Sam Burton's second wife Neddy is Indian, their son Pacer a half-breed. As struggle starts between the whites and the Kiowas, the Burton family is split between loyalties. Neddy and Sam are... See full summary »
Sam Burton's second wife Neddy is Indian, their son Pacer a half-breed. As struggle starts between the whites and the Kiowas, the Burton family is split between loyalties. Neddy and Sam are killed; Pacer sides with the Indians, his half-brother Clint with the whites. Written by
Otto Oberhauser <Oberhauser@cc.univie.ac.at>
[as the Burtons and their guests finish dinner]
Whole supper was just great, Mrs. Burton. Of course, like Will and me always say, when it comes to cookin', no one would ever guess you was any different from... well, our ma or anybody else.
I'm really proud you liked it Tom. Just a little more cake?
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Basically, Elvis does not sing much in this one. It is a dramatic role in which he plays a half-breed youth, raised in his father's white world, but now caught in the midst of an Indian war.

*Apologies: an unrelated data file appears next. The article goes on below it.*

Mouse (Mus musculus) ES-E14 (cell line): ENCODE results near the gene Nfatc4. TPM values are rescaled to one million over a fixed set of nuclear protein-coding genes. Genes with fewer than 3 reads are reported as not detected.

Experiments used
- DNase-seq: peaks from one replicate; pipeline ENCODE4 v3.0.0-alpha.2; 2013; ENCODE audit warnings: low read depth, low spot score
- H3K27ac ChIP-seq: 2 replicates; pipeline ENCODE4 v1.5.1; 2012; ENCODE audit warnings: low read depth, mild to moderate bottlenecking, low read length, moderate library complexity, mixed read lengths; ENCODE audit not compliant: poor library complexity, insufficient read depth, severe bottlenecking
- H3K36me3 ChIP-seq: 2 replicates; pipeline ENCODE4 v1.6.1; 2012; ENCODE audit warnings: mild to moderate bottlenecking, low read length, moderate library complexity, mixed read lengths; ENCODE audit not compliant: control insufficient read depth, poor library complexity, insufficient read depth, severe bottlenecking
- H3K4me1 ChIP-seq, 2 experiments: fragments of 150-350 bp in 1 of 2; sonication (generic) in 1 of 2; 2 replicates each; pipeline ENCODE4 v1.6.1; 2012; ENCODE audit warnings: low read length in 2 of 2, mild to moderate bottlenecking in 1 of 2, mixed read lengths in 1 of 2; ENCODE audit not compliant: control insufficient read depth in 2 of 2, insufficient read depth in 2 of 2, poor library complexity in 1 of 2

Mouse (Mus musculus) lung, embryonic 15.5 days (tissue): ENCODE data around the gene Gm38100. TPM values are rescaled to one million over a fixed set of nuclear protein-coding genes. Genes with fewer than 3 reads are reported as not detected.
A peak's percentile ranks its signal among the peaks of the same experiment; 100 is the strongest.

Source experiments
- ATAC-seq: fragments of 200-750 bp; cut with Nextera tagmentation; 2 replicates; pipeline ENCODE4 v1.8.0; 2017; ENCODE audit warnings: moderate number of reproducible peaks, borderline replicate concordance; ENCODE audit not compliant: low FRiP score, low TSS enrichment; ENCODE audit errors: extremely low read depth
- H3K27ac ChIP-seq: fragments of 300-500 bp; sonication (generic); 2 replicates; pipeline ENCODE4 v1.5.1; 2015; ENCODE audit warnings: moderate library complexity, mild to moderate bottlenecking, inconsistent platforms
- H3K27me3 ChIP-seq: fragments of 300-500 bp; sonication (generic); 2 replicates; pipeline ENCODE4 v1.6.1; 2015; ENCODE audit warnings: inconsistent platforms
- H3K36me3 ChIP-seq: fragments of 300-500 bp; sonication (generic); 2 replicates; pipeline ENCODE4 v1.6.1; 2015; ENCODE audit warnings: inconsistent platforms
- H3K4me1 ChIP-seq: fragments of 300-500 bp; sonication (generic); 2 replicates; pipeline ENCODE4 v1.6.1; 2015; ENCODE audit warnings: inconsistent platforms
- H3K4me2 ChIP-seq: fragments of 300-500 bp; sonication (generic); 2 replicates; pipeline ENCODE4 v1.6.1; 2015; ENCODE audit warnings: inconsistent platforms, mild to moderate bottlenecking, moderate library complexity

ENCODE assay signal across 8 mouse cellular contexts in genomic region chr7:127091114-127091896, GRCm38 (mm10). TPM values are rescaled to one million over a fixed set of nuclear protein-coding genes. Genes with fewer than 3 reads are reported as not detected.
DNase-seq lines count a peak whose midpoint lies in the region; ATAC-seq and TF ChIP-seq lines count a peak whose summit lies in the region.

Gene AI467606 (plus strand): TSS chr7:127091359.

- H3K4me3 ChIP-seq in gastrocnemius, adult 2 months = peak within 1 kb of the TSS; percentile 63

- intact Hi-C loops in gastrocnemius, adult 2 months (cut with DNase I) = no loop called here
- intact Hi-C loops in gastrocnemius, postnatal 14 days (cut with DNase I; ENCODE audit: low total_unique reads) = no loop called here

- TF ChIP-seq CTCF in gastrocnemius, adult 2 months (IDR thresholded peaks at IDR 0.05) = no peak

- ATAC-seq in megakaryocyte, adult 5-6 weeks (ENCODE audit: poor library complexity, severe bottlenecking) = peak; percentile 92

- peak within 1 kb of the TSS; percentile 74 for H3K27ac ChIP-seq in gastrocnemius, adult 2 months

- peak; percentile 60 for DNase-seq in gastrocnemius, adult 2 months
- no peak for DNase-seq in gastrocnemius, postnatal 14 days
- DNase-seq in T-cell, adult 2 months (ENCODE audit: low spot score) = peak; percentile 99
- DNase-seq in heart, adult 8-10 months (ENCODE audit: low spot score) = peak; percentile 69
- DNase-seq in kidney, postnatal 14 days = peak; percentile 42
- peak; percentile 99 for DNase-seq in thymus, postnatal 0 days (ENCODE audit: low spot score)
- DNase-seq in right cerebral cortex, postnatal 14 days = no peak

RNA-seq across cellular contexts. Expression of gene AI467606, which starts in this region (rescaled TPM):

This film is a sad statement of what might have been. Here we glimpse the natural dramatic talent that was never allowed to blossom. There would be no "From Here to Eternity" for Elvis as there was for Sinatra. Contracts later forced him in to the musical-comedy roles that he grew to hate. He was told you will do these movies with this starlet or that starlet, sing this bad music with ducks or cows in the background, play the race car driver, the speed boat driver, the motorcycle racer, or you won't work at all.
The truly sad thing is that if this part of Elvis' talent had been cultivated, if his musical career had been kept separate from a dramatic acting career, perhaps his life would have traveled a very different road. It is a horrible thing to know that you have talent & to want to be able to use that talent, but be forced to waste it. IMHO, it was something that gnawed at him and played no small part in his own self-destruction.
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